• Creatinine clearance test. This test evaluates how efficiently the kidneys clear a substance called creatinine from the blood. Creatinine, a waste product of muscle energy metabolism, is produced at a constant rate that is proportional to the muscle mass of the individual. Because the body does not recycle it, all of the creatinine filtered by the kidneys in a given amount of time is excreted in the urine, making creatinine clearance a very specific measurement of kidney function. The test is performed on a timed urine specimen—a cumulative sample collected over a two to twenty-four hour period. Determination of the blood creatinine level is also required to calculate the urine clearance.
  • Urea clearance test. Urea is a waste product that is created by protein metabolism and excreted in the urine. The urea clearance test requires a blood sample to measure the amount of urea in the bloodstream and two urine specimens, collected one hour apart, to determine the amount of urea that is filtered, or cleared, by the kidneys into the urine.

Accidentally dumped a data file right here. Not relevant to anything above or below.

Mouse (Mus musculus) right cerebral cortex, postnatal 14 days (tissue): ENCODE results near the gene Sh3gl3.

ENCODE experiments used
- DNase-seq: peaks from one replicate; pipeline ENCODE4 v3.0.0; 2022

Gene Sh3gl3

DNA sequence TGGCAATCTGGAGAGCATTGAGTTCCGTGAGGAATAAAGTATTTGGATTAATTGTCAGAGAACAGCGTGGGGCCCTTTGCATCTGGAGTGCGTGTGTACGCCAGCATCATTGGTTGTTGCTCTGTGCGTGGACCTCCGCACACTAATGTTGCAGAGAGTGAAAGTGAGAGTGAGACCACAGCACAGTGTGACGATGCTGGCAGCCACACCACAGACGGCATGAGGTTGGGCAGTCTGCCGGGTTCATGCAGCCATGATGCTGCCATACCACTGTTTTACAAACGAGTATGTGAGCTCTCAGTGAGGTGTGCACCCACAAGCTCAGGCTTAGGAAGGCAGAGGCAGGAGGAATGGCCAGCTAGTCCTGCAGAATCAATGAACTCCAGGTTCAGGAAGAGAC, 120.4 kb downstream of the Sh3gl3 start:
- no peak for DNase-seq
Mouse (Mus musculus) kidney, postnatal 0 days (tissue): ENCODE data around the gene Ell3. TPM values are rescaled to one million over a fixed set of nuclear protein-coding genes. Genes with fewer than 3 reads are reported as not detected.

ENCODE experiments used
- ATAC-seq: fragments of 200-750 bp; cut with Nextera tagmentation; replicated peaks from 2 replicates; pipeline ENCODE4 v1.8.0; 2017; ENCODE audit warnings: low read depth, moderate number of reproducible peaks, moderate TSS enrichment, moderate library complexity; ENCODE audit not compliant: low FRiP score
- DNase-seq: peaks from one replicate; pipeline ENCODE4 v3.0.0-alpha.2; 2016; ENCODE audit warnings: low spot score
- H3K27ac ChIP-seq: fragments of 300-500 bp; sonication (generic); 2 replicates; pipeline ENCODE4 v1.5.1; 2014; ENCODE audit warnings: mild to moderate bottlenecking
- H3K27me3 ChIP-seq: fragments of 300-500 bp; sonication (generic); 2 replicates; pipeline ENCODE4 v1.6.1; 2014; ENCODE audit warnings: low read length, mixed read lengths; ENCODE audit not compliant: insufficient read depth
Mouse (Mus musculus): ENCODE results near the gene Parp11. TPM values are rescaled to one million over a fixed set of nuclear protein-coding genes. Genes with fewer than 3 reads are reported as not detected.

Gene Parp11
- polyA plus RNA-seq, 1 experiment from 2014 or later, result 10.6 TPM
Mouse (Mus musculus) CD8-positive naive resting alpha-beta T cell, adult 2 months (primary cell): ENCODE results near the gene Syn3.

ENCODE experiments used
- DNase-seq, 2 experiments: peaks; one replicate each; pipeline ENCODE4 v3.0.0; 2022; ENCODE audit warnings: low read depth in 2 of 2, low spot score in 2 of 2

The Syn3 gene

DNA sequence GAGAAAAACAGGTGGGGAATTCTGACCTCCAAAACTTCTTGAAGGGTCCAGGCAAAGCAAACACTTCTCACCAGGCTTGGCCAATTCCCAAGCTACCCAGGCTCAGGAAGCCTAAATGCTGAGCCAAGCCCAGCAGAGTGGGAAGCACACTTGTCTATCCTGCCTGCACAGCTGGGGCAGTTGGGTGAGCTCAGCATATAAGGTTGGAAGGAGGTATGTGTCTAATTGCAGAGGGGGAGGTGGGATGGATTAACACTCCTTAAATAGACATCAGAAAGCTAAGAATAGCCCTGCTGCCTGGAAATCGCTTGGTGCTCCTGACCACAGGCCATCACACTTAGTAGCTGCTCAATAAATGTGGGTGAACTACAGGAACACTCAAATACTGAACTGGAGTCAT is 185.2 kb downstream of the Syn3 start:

• Urine osmolality test. Urine osmolality is a measurement of the number of dissolved particles in urine. It is a more precise measurement than specific gravity for evaluating the ability of the kidneys to concentrate or dilute the urine. Kidneys that are functioning normally will excrete more water into the urine as fluid intake is increased, diluting the urine. If fluid intake is decreased, the kidneys excrete less water and the urine becomes more concentrated. The test may be done on a urine sample collected first thing in the morning, on multiple timed samples, or on a cumulative sample collected over a twenty-four hour period. The patient will typically be prescribed a high-protein diet for several days before the test and asked to drink no fluids the night before the test.